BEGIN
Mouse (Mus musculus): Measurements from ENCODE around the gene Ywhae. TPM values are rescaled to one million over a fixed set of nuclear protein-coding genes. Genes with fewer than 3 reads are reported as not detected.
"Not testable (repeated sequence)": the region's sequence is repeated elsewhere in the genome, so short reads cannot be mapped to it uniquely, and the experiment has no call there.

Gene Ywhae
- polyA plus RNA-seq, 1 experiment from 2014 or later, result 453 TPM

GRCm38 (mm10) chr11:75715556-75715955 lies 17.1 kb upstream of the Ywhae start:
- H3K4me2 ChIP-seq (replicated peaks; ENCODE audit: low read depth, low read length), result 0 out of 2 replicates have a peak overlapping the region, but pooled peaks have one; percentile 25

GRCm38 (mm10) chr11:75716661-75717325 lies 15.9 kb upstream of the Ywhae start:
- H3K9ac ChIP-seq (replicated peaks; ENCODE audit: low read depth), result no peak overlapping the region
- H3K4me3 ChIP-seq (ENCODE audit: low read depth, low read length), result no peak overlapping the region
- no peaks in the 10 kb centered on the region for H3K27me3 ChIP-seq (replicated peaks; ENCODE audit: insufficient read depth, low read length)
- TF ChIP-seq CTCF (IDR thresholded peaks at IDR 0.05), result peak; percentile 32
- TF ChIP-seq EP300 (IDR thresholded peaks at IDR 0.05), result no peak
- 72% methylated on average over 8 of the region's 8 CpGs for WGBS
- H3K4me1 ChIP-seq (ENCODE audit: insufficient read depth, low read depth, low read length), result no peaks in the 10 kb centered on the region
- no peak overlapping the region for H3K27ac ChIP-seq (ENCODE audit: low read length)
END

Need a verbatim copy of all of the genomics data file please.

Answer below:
Mouse (Mus musculus): Measurements from ENCODE around the gene Ywhae. TPM values are rescaled to one million over a fixed set of nuclear protein-coding genes. Genes with fewer than 3 reads are reported as not detected.
"Not testable (repeated sequence)": the region's sequence is repeated elsewhere in the genome, so short reads cannot be mapped to it uniquely, and the experiment has no call there.

Gene Ywhae
- polyA plus RNA-seq, 1 experiment from 2014 or later, result 453 TPM

GRCm38 (mm10) chr11:75715556-75715955 lies 17.1 kb upstream of the Ywhae start:
- H3K4me2 ChIP-seq (replicated peaks; ENCODE audit: low read depth, low read length), result 0 out of 2 replicates have a peak overlapping the region, but pooled peaks have one; percentile 25

GRCm38 (mm10) chr11:75716661-75717325 lies 15.9 kb upstream of the Ywhae start:
- H3K9ac ChIP-seq (replicated peaks; ENCODE audit: low read depth), result no peak overlapping the region
- H3K4me3 ChIP-seq (ENCODE audit: low read depth, low read length), result no peak overlapping the region
- no peaks in the 10 kb centered on the region for H3K27me3 ChIP-seq (replicated peaks; ENCODE audit: insufficient read depth, low read length)
- TF ChIP-seq CTCF (IDR thresholded peaks at IDR 0.05), result peak; percentile 32
- TF ChIP-seq EP300 (IDR thresholded peaks at IDR 0.05), result no peak
- 72% methylated on average over 8 of the region's 8 CpGs for WGBS
- H3K4me1 ChIP-seq (ENCODE audit: insufficient read depth, low read depth, low read length), result no peaks in the 10 kb centered on the region
- no peak overlapping the region for H3K27ac ChIP-seq (ENCODE audit: low read length)